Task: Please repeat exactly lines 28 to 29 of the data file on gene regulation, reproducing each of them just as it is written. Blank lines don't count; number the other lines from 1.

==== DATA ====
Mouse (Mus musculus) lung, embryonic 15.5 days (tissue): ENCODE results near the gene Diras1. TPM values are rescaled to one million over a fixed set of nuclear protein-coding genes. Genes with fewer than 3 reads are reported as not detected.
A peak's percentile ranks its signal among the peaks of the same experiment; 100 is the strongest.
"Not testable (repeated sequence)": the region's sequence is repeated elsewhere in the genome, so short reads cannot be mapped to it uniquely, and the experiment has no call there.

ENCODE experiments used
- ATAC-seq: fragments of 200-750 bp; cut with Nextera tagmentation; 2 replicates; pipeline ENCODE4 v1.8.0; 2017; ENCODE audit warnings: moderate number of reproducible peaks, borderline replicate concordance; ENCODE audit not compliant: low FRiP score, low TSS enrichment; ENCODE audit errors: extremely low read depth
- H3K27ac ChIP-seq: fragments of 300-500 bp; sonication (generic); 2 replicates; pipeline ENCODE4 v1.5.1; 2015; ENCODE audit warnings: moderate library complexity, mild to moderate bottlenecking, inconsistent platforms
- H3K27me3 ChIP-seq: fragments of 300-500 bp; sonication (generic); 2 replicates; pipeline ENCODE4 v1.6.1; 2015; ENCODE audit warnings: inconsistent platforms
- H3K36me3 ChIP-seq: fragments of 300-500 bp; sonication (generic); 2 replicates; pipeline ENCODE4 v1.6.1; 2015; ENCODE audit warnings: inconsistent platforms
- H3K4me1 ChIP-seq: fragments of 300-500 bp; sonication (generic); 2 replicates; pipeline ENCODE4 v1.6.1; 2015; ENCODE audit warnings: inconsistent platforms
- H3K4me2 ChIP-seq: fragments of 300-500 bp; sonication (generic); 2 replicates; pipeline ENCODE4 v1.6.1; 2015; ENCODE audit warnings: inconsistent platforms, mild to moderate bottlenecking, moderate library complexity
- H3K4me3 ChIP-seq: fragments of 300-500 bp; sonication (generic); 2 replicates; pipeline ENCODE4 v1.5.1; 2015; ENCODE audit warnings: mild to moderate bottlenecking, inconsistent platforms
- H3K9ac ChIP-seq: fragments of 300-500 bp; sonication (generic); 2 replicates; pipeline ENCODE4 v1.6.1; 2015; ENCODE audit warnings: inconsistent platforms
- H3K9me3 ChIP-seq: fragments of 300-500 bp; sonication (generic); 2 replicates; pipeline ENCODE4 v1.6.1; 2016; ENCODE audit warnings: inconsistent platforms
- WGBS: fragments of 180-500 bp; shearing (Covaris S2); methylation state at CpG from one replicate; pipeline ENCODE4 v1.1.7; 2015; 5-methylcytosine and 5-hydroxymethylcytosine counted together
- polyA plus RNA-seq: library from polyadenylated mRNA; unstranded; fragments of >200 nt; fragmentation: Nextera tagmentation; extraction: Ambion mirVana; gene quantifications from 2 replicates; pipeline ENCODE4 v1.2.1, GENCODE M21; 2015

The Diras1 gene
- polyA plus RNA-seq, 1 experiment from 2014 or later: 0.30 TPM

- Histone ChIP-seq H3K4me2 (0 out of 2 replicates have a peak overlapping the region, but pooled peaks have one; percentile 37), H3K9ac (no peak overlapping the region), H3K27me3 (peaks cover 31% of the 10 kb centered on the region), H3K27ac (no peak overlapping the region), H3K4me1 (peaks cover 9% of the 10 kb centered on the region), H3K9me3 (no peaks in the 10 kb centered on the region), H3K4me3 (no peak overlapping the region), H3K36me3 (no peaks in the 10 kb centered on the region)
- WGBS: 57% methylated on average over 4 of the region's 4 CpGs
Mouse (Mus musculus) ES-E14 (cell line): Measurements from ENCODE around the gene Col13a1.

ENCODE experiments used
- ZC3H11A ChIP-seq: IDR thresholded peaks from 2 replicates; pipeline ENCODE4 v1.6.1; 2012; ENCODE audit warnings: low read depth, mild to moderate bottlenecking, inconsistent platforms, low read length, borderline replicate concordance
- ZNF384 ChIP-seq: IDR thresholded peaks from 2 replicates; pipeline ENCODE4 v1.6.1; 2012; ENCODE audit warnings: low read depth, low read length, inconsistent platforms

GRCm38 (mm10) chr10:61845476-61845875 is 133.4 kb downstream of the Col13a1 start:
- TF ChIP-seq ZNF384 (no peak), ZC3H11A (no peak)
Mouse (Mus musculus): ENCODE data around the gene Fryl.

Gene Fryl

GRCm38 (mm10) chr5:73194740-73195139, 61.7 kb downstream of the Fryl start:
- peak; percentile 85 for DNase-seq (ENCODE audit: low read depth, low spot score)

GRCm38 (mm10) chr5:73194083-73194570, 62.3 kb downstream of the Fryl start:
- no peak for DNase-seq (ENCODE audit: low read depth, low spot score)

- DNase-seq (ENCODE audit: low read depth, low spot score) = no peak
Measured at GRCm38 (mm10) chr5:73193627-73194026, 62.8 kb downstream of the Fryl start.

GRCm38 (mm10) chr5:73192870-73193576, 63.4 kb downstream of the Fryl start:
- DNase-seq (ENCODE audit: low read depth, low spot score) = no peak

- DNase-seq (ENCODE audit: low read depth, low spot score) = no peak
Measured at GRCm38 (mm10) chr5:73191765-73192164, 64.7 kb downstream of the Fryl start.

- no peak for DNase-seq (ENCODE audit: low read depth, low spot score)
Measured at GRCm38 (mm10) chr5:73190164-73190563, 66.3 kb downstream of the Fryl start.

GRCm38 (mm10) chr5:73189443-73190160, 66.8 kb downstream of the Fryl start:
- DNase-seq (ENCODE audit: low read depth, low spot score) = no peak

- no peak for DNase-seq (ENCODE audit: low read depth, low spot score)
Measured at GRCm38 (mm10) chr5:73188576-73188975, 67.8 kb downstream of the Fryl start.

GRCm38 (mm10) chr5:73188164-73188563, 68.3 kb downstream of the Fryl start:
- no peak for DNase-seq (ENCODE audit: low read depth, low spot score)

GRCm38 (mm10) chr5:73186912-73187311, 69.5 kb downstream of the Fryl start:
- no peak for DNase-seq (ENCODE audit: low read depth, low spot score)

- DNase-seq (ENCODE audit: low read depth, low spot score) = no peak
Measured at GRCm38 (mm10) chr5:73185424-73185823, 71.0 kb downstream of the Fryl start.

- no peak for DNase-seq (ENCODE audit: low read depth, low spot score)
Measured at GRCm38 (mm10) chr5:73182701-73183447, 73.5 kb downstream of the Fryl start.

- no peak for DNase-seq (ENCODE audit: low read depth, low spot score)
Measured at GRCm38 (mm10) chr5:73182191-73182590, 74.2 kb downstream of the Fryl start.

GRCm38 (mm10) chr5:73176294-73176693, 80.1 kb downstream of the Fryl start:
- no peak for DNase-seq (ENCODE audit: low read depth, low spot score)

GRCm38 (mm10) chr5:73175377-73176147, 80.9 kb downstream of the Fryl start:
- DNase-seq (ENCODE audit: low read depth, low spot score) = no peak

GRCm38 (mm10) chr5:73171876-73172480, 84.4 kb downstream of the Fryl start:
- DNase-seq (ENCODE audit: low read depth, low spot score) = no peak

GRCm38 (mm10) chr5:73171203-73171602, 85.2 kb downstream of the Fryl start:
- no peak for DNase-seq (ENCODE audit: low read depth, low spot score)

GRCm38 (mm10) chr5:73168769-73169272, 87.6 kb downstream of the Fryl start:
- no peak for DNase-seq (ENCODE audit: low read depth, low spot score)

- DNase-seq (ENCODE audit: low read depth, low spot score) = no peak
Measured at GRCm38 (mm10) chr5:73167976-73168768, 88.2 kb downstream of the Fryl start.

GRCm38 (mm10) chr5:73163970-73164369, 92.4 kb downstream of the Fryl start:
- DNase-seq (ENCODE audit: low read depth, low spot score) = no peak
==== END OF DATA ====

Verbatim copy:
GRCm38 (mm10) chr5:73194740-73195139, 61.7 kb downstream of the Fryl start:
- peak; percentile 85 for DNase-seq (ENCODE audit: low read depth, low spot score)